Early this month, U.S. Rep. Bill Pascrell (D-N.J.) introduced an H-1B reform bill that, he said, has little chance of being enacted this year. But that wasn't the point of the bill.
"I introduced my legislation, in fact, when I saw [that H-1B] wasn't going to be in the [Democratic] platform," Pascrell said during a telephone press conference Monday about his legislation.
The Democrats, both presumptive presidential nominee Hillary Clinton and the party itself, have not called for H-1B reforms. It's not mentioned in Clinton's or in the party's draft platforms. That's in contrast to Republican presumptive nominee Donald Trump, who has detailed visa reforms in his platform.
Pascrell's press conference was held to make a case for visa reform. He admitted that he was trying to get Clinton to raise the profile of the H-1B issue, although he could not be specific about the effort. What Pascrell is clear about is the impact of the visa program.
"America is producing many skilled high-tech professionals with advanced degrees and no jobs," he said.
Others on the call included Peter Eckstein, the president of the IEEE-USA, an organization for technology professionals that represents some 200,000 engineers.
"We're long past the point where politicians can pretend that the H-1B visa isn't costing American jobs," Eckstein said.
"America cannot build a high skilled workforce out of temporary workers," Eckstein continued. "The long-term health of our economy requires a stable and skilled workforce, not a workforce that is hired for a few years and sent home taking the skills and job with it."
There are lawmakers in the House and Senate, of which Pascrell is one, who are advocating reform. Pascrell's bill, the H-1B and L-1 Visa Reform Act of 2016, is co-sponsored by Rep. Dana Rohrabacher (R-Calif.), who also co-sponsored a previous reform effort that Pascrell made.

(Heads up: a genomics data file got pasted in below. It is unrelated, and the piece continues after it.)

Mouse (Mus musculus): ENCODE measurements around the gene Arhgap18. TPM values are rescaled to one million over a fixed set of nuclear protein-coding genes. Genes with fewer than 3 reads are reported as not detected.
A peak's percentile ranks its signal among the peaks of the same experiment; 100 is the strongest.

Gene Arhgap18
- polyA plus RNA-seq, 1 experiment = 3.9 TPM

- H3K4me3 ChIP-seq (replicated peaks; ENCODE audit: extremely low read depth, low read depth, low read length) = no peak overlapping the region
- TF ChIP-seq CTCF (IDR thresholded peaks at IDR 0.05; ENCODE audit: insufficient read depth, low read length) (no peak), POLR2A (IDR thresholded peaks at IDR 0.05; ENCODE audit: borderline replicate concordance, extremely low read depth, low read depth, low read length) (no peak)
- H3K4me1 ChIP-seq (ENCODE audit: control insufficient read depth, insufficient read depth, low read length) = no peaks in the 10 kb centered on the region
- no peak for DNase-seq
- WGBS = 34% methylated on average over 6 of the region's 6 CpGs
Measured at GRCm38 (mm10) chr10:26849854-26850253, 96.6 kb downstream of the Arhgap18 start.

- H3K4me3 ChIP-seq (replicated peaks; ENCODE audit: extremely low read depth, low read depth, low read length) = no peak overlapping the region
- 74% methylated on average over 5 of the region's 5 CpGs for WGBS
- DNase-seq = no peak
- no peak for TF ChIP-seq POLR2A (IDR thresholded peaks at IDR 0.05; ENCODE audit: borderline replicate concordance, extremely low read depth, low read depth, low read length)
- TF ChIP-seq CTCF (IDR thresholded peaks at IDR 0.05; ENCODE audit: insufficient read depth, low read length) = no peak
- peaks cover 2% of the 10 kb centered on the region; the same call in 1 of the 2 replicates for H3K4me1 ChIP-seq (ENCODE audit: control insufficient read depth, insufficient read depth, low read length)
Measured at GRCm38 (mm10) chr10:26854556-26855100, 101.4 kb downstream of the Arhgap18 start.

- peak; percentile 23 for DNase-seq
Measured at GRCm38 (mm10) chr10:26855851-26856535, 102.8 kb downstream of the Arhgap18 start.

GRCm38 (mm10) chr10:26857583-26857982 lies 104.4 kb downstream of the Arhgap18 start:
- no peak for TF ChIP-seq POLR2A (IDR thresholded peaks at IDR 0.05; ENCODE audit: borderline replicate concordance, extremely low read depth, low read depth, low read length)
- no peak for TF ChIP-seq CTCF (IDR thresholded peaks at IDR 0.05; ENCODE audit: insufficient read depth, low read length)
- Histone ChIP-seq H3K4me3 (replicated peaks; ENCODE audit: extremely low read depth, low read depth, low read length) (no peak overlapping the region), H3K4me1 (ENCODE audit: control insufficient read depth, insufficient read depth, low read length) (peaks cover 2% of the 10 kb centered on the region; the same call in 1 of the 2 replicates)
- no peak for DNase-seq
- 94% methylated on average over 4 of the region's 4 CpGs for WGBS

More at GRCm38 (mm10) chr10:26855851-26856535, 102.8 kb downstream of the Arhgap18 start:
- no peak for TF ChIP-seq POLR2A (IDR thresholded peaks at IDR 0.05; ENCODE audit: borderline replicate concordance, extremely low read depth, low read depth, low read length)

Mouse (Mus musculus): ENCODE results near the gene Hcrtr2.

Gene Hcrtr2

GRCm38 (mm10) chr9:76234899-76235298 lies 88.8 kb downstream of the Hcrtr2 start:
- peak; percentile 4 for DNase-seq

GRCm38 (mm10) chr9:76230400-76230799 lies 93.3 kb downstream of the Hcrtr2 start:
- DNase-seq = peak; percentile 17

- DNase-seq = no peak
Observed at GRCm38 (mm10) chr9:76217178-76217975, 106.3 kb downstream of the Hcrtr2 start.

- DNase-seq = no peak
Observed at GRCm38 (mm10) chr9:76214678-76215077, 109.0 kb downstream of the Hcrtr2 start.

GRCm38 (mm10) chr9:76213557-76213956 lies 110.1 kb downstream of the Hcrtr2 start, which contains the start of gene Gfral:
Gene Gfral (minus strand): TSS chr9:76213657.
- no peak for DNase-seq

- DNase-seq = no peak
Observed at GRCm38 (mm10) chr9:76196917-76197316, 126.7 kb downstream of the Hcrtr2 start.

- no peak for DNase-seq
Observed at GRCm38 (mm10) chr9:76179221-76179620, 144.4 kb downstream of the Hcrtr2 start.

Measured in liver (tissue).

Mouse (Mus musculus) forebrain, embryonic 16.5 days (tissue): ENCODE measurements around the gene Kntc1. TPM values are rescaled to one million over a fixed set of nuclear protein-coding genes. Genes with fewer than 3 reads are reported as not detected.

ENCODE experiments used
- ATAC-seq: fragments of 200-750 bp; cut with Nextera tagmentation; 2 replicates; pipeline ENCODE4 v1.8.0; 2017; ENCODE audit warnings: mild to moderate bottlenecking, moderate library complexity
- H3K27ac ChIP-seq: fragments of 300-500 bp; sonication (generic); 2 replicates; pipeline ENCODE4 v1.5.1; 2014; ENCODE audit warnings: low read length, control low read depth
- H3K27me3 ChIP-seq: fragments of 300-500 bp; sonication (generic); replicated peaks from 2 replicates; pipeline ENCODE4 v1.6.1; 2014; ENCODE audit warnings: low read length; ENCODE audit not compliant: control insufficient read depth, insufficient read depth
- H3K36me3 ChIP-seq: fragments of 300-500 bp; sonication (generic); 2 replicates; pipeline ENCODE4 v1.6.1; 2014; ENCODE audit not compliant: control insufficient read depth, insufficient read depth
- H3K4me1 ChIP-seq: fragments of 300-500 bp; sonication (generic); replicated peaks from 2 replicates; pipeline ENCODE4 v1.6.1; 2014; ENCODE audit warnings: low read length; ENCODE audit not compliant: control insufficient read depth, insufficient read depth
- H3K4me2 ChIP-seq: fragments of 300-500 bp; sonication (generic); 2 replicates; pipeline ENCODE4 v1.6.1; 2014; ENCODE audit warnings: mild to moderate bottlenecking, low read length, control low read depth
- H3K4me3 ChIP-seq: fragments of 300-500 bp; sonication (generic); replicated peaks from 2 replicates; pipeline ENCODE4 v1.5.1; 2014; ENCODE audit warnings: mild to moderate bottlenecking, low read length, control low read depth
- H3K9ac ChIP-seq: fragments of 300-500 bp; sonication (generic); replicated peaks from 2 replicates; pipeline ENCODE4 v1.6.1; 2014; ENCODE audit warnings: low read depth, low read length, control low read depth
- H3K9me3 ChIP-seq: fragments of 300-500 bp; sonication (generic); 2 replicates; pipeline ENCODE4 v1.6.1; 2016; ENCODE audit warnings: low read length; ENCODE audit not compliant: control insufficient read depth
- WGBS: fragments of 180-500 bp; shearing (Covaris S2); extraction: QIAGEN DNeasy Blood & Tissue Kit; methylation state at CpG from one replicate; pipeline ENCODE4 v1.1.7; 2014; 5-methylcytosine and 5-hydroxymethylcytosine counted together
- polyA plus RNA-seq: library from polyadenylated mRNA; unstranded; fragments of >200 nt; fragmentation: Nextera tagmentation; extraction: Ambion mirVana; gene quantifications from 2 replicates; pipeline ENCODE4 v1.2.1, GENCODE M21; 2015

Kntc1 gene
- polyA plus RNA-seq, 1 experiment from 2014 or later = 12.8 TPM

The bill calls for a number of changes, including requiring employers to make a good faith effort to recruit U.S. workers before bringing in foreign workers.
Hal Salzman, a professor of planning and public policy at Rutgers University who was also on the call, said that most of the visa workers working in IT "are being hired at the bottom of the IT payscale."
The H-1B program "does not look like a search for talent," Salzman said. "It just looks like a wholesale replacement program to replace U.S. workers with young, temporary guest workers."
Ron Hira, an associate professor of public policy at Howard University, said the H-1B program operates at a large scale. "More than half of all H-1Bs have gone to offshore firms," he said on the conference call.
"Congress and multiple administrations have basically created a very lucrative, profitable business model, which is bringing in guest workers at far below market wages," Hira said.
John Miano, a computer programmer who became a lawyer and sued the U.S. over its Optional Practical Training program, said changes to the H-1B program are "essential for our nation's survival." Otherwise, he said, "tech jobs will go the way of factory jobs."